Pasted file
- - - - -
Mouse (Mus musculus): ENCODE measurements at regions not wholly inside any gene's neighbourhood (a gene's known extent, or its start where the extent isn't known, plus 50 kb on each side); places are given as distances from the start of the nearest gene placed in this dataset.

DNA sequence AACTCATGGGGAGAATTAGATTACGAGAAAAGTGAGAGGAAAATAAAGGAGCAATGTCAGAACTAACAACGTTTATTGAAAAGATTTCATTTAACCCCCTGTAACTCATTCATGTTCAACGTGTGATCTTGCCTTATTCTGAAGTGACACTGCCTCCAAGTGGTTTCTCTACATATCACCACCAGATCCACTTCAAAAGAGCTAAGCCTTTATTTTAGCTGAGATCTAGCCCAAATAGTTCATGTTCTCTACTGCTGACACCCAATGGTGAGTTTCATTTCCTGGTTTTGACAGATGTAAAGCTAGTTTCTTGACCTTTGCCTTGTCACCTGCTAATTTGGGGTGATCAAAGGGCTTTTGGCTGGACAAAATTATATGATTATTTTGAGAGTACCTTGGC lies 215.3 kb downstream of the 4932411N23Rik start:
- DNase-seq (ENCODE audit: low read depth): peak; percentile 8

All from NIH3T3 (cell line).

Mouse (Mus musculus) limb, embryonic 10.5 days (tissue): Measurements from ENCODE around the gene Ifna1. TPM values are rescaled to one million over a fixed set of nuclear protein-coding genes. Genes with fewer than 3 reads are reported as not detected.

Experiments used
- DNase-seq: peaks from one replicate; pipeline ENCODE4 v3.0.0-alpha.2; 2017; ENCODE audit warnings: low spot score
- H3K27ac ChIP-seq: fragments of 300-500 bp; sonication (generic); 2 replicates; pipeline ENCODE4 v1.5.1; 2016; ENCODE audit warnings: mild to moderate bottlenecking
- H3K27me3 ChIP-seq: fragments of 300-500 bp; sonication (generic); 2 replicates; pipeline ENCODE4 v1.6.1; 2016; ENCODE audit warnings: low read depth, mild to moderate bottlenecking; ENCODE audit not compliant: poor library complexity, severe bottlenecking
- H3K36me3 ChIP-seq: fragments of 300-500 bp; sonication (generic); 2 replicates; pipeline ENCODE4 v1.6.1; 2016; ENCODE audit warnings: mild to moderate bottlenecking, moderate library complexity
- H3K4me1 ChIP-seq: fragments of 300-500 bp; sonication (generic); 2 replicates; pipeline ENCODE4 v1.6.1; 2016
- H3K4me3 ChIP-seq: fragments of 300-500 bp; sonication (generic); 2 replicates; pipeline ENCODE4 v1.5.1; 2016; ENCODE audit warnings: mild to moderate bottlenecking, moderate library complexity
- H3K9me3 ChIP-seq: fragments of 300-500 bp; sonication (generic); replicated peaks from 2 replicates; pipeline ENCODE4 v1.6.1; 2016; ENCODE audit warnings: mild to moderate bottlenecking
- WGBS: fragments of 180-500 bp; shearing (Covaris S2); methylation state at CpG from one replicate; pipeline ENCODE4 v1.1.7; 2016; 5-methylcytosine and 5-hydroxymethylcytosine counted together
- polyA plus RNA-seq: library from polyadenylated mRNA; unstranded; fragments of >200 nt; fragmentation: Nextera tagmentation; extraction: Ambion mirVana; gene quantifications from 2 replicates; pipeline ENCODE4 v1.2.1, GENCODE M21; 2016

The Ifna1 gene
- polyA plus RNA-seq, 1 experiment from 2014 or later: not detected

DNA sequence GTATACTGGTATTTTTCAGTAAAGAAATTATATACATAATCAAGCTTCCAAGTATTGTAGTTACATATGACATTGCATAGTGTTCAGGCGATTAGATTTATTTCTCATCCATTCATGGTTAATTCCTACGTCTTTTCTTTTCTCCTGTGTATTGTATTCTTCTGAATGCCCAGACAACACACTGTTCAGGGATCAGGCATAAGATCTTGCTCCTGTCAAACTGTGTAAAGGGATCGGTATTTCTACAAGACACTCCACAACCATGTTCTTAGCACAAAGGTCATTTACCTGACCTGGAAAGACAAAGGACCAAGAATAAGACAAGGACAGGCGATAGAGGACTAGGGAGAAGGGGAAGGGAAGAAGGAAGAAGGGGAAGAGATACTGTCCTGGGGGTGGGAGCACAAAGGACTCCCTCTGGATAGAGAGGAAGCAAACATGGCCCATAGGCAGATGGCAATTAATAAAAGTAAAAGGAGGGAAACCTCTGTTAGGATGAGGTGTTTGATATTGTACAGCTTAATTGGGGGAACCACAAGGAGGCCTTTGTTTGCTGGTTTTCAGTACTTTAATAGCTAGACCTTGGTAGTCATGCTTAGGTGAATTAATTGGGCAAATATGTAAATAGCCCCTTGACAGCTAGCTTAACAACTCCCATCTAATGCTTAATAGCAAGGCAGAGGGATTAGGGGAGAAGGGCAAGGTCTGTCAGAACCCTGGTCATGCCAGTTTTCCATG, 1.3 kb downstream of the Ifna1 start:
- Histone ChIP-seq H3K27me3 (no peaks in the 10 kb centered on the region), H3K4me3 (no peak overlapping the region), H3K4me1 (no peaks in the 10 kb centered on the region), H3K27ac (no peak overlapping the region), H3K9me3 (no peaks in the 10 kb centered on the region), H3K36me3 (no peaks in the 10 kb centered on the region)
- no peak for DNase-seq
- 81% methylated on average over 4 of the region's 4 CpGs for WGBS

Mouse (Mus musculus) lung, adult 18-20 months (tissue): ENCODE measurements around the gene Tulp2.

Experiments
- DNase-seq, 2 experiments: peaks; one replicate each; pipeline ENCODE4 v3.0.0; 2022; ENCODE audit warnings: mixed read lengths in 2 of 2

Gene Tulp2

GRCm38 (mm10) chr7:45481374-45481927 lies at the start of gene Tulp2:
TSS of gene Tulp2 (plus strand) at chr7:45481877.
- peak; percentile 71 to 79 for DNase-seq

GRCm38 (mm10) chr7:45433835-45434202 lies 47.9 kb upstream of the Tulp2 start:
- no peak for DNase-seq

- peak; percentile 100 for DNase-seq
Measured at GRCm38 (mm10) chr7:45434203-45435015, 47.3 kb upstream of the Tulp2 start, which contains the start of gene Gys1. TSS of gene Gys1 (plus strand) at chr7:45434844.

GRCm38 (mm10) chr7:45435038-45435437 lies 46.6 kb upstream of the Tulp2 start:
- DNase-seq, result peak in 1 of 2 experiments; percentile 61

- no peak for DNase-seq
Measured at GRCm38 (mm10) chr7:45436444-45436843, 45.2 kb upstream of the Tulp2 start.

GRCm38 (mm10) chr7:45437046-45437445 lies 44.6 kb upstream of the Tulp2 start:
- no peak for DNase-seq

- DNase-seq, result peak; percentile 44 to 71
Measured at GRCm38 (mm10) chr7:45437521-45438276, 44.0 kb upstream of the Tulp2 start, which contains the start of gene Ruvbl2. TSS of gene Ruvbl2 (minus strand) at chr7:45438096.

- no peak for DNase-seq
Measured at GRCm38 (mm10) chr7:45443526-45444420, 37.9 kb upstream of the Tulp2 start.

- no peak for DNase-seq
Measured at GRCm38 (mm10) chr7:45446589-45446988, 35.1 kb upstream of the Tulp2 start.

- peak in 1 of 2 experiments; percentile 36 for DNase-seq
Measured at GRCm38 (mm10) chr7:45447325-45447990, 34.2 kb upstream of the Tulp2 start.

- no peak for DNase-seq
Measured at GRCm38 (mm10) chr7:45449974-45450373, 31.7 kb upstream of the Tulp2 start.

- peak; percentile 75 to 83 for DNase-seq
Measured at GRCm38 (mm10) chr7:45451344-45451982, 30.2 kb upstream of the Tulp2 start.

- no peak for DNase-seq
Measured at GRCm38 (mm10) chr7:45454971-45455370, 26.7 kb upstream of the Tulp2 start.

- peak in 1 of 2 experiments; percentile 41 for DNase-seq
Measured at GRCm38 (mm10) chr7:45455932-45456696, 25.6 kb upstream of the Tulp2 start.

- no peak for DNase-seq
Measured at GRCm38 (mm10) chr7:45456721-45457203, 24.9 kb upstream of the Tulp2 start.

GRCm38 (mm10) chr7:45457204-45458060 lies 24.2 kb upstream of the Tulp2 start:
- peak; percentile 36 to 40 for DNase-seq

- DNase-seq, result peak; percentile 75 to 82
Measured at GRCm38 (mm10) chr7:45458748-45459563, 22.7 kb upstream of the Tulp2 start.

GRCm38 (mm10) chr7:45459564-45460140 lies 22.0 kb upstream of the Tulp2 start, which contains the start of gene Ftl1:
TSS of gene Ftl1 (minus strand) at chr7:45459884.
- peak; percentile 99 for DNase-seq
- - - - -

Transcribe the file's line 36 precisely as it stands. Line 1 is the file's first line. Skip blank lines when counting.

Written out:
Measured at GRCm38 (mm10) chr7:45436444-45436843, 45.2 kb upstream of the Tulp2 start.